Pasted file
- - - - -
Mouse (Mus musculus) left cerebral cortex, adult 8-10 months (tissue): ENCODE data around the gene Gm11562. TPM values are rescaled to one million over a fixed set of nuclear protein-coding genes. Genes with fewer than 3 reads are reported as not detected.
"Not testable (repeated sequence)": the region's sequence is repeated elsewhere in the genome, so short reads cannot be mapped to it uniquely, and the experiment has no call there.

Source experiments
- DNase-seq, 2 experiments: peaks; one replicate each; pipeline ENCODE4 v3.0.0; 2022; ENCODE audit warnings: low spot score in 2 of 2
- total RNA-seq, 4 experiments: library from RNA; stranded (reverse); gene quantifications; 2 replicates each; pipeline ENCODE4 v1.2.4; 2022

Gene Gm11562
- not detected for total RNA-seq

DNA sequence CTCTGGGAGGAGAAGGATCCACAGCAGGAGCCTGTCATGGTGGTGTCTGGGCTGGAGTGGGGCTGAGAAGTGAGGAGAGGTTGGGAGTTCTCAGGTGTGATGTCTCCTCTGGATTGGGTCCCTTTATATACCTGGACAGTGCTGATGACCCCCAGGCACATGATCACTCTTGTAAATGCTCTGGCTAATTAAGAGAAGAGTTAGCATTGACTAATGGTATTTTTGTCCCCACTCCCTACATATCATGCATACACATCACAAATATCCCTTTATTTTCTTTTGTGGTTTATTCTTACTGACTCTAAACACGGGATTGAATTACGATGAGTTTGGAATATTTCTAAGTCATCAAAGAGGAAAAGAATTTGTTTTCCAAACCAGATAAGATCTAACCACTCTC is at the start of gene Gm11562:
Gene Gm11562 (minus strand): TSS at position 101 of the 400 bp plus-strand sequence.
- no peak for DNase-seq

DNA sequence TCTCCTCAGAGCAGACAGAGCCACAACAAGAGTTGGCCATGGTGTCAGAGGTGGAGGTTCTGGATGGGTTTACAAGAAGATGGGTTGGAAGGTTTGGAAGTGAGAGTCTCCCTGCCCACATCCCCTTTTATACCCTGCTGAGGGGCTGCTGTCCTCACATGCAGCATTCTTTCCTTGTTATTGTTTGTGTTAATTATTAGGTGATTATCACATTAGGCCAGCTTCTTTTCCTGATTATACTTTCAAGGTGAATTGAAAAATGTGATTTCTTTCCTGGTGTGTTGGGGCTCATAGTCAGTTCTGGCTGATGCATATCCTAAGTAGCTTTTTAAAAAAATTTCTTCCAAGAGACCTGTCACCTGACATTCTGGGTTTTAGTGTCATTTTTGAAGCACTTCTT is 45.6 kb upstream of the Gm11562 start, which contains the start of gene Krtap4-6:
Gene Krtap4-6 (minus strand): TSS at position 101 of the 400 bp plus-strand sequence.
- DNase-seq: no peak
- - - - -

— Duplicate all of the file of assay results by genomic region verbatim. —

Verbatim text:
Mouse (Mus musculus) left cerebral cortex, adult 8-10 months (tissue): ENCODE data around the gene Gm11562. TPM values are rescaled to one million over a fixed set of nuclear protein-coding genes. Genes with fewer than 3 reads are reported as not detected.
"Not testable (repeated sequence)": the region's sequence is repeated elsewhere in the genome, so short reads cannot be mapped to it uniquely, and the experiment has no call there.

Source experiments
- DNase-seq, 2 experiments: peaks; one replicate each; pipeline ENCODE4 v3.0.0; 2022; ENCODE audit warnings: low spot score in 2 of 2
- total RNA-seq, 4 experiments: library from RNA; stranded (reverse); gene quantifications; 2 replicates each; pipeline ENCODE4 v1.2.4; 2022

Gene Gm11562
- not detected for total RNA-seq

DNA sequence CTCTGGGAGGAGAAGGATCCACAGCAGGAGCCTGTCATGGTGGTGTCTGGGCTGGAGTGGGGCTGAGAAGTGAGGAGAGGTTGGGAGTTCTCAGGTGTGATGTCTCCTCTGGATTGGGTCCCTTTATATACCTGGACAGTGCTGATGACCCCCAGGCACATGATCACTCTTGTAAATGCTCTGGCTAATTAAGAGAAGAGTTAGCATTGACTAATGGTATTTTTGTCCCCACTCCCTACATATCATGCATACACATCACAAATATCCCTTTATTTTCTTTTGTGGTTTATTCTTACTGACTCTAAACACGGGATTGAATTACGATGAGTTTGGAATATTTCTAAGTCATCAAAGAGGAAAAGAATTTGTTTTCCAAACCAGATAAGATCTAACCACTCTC is at the start of gene Gm11562:
Gene Gm11562 (minus strand): TSS at position 101 of the 400 bp plus-strand sequence.
- no peak for DNase-seq

DNA sequence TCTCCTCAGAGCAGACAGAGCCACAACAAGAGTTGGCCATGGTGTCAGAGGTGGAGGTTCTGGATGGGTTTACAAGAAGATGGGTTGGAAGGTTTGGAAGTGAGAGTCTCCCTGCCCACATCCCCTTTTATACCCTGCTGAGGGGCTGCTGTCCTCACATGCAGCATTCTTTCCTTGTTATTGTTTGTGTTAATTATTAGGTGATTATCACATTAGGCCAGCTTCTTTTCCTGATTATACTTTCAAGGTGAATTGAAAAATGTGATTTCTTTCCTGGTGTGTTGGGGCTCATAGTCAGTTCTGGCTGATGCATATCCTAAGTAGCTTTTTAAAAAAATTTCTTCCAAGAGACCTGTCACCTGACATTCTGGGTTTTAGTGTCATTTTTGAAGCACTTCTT is 45.6 kb upstream of the Gm11562 start, which contains the start of gene Krtap4-6:
Gene Krtap4-6 (minus strand): TSS at position 101 of the 400 bp plus-strand sequence.
- DNase-seq: no peak